One Colorado hospital worker is not ready to work where the pride flag is NSFW.
Michelle Hurn, a registered dietitian at Boulder Community Health for a year and a half, told local television stationKMGH that her employer asked her to remove her pride flag screen saver after a co-worker complained. Hurn, an out lesbian, said her employer said if she did not delete the image, she would be fired.
"I'm certainly not looking for special treatment or preferential treatment, but to say that a symbol of equality is offensive — I have a real problem with that," Hurn told KMGH. "I just don't feel good working for an organization that's going to stand behind that."
According to the Daily Camera, Hurn has given her two weeks notice and Monday will be her last day.
Hurn said hospital administrators were not supportive of her display of the flag.
"I was very surprised that HR, my boss, the director of our department, they all told me they like me, they think I'm a good dietitian, they think I do great work, but if I'm going to put the symbol back up, then they're going to start the discipline process and that I was going to be fired," Hurn told KMGH.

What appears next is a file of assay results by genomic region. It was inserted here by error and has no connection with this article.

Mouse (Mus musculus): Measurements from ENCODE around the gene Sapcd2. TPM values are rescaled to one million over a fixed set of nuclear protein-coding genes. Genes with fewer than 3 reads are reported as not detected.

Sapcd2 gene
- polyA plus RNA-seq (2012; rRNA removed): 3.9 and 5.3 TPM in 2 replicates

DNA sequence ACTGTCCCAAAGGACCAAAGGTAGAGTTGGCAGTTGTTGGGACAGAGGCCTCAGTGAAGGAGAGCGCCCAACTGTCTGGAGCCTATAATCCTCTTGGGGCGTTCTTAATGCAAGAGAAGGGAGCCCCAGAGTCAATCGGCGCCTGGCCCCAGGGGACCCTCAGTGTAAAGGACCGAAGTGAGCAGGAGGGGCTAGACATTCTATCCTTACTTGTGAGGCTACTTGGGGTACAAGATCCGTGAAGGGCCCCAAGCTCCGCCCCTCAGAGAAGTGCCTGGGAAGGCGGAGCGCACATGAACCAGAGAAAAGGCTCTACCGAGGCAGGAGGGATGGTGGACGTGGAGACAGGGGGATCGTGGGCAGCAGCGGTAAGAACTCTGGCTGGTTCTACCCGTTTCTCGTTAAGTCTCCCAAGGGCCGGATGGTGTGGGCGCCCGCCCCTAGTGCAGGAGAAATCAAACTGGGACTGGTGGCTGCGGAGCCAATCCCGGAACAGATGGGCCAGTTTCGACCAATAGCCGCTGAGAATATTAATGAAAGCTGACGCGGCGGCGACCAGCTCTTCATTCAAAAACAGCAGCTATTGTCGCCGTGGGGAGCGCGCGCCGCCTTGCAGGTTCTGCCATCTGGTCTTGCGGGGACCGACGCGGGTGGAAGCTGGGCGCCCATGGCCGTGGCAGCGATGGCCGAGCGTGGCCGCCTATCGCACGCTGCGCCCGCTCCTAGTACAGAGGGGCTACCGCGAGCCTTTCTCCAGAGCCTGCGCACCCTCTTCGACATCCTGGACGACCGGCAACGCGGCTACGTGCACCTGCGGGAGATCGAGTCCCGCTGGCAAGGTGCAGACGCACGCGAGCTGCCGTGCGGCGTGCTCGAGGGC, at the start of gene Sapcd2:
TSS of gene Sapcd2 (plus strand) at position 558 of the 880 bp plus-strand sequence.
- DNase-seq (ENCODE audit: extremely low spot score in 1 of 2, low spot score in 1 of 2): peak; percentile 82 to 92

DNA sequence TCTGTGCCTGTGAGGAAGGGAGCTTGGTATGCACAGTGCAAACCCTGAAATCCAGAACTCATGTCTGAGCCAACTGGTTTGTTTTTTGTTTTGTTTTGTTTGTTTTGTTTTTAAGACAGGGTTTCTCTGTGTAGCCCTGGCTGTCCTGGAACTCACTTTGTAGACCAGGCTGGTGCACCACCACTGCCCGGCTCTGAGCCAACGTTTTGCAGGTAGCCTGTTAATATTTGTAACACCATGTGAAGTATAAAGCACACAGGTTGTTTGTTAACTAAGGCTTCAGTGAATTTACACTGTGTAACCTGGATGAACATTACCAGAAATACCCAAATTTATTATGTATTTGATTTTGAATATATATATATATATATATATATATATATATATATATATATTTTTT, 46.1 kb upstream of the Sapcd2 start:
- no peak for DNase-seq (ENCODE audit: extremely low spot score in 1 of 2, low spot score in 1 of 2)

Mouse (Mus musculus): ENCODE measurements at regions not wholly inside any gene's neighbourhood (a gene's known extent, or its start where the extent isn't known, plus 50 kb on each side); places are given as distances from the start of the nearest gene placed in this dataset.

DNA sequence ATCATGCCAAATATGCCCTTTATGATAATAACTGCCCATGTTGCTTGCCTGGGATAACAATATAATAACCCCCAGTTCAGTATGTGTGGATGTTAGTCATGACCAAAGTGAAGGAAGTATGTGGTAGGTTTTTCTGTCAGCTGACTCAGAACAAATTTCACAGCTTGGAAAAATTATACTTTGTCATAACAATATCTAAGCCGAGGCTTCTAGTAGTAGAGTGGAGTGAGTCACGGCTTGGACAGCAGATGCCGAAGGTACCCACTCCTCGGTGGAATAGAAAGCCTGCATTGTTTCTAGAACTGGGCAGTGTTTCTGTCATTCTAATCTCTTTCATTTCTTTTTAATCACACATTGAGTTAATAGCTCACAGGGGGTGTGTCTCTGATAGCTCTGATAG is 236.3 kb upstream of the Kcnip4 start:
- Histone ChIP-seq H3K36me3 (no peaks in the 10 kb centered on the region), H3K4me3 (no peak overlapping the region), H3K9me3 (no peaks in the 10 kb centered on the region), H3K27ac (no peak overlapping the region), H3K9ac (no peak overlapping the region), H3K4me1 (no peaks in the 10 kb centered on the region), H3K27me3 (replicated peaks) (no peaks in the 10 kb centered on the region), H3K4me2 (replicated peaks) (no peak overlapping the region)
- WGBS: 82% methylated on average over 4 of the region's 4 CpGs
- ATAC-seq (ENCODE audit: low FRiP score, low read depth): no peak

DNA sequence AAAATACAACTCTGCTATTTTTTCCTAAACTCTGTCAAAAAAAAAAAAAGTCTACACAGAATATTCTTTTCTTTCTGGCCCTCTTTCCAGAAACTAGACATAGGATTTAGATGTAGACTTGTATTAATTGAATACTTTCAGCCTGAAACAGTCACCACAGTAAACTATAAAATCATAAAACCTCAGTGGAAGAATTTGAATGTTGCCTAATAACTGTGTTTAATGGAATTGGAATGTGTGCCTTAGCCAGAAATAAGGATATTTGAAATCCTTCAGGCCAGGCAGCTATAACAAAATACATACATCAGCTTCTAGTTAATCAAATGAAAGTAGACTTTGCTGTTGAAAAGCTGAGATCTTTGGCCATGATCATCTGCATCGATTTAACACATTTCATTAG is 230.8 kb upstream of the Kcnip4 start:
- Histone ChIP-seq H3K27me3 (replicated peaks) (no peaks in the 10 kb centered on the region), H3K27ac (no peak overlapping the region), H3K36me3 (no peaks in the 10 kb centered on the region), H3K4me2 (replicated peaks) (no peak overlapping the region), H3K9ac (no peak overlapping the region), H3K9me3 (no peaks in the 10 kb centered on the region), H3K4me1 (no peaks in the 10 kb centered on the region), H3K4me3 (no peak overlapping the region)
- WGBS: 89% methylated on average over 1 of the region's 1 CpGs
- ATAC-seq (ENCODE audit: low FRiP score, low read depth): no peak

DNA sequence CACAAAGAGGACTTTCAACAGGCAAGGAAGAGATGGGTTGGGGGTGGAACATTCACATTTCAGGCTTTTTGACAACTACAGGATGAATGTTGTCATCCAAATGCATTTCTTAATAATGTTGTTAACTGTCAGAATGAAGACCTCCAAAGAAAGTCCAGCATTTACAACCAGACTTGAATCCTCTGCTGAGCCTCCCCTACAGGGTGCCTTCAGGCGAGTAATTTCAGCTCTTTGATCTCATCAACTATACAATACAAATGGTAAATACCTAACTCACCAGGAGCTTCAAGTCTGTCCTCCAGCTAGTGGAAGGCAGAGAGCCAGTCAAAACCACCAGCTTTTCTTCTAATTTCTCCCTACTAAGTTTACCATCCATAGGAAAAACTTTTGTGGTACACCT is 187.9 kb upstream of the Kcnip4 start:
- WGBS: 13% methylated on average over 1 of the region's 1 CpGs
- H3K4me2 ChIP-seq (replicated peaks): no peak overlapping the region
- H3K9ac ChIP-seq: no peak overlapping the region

In a statement to KMGH, Rob Visser, president and CEO of Boulder Community Health, said Boulder Community Health "unequivocally supports" all employees' rights to a safe and welcoming workplace. Visser also said Hurn was never threatened with termination and that Hurn turned down the chance to have a formal or informal mediation with her co-worker and chose to resign instead.
Visser also said it is BCH policy that "communications and images in shared workspaces be neutral" to focus on patient care.
"In this specific situation, the employee resigned rather than accept our content neutrality practice," he wrote. "I am deeply saddened that this incident has caused members of our community to feel unwelcome at BCH. This is not who we are and does not represent our values."
Hurn said she hopes her story empowers other people.
"If you are white or you are straight, you might not get the magnitude of telling someone they can't have a part of themselves up," she told the Daily Camera. "But it's a step in the wrong direction, a step toward treating them like second-class citizens. It was a much bigger deal than just a small screensaver."
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